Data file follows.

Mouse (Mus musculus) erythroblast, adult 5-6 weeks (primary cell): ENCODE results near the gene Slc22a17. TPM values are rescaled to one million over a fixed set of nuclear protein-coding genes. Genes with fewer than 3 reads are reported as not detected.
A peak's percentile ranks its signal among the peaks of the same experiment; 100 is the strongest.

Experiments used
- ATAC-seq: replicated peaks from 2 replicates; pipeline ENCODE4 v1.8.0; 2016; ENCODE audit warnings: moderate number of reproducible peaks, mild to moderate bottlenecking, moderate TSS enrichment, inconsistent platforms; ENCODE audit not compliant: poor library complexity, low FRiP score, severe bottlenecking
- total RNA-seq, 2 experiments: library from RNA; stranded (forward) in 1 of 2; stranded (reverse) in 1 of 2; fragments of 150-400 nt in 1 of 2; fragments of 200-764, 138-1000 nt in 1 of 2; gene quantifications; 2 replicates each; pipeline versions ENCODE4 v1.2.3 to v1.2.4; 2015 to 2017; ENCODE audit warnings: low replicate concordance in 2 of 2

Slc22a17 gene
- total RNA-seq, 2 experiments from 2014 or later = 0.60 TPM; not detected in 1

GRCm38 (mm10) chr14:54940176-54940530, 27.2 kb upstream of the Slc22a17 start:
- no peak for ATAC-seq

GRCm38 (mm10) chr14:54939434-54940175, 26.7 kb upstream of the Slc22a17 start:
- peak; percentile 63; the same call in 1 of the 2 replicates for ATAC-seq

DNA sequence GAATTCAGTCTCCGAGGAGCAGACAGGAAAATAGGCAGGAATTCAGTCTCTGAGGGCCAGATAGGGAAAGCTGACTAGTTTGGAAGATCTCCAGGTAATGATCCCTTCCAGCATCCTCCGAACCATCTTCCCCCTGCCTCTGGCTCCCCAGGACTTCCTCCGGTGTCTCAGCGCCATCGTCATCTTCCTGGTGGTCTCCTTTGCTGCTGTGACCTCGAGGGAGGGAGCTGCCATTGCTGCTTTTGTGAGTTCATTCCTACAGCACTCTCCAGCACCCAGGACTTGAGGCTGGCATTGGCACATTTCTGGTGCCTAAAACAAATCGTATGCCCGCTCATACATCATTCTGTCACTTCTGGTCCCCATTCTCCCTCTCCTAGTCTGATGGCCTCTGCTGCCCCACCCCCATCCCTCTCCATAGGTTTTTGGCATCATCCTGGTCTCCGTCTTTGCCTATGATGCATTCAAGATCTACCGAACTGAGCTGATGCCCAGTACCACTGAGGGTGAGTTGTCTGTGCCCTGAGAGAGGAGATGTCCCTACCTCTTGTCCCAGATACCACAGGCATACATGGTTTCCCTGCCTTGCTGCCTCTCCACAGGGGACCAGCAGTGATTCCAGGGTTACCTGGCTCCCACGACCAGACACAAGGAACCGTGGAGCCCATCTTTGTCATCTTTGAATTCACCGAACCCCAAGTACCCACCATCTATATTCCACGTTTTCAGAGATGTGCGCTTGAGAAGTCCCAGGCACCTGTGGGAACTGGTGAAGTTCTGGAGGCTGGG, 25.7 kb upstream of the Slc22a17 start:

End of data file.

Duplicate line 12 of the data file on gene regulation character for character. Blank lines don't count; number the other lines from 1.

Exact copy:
DNA sequence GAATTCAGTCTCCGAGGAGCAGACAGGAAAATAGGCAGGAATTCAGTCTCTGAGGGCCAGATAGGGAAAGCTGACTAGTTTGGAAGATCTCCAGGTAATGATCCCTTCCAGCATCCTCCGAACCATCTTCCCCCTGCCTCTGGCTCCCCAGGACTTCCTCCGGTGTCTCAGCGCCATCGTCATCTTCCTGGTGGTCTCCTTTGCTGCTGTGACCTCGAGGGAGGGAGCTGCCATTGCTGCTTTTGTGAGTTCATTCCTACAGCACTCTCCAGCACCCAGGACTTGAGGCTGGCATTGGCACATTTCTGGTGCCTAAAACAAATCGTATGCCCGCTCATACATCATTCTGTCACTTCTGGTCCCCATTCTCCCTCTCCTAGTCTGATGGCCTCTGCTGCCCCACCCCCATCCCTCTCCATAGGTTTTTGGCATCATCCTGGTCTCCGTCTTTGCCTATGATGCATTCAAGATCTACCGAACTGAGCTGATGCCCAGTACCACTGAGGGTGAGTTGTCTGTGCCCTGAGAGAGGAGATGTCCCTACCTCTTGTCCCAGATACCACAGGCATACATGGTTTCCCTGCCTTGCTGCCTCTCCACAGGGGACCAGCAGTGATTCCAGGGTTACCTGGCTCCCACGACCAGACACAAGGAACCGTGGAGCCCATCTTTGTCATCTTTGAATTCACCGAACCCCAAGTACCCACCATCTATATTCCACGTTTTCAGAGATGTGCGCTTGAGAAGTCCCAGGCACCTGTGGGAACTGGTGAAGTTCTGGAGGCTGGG, 25.7 kb upstream of the Slc22a17 start: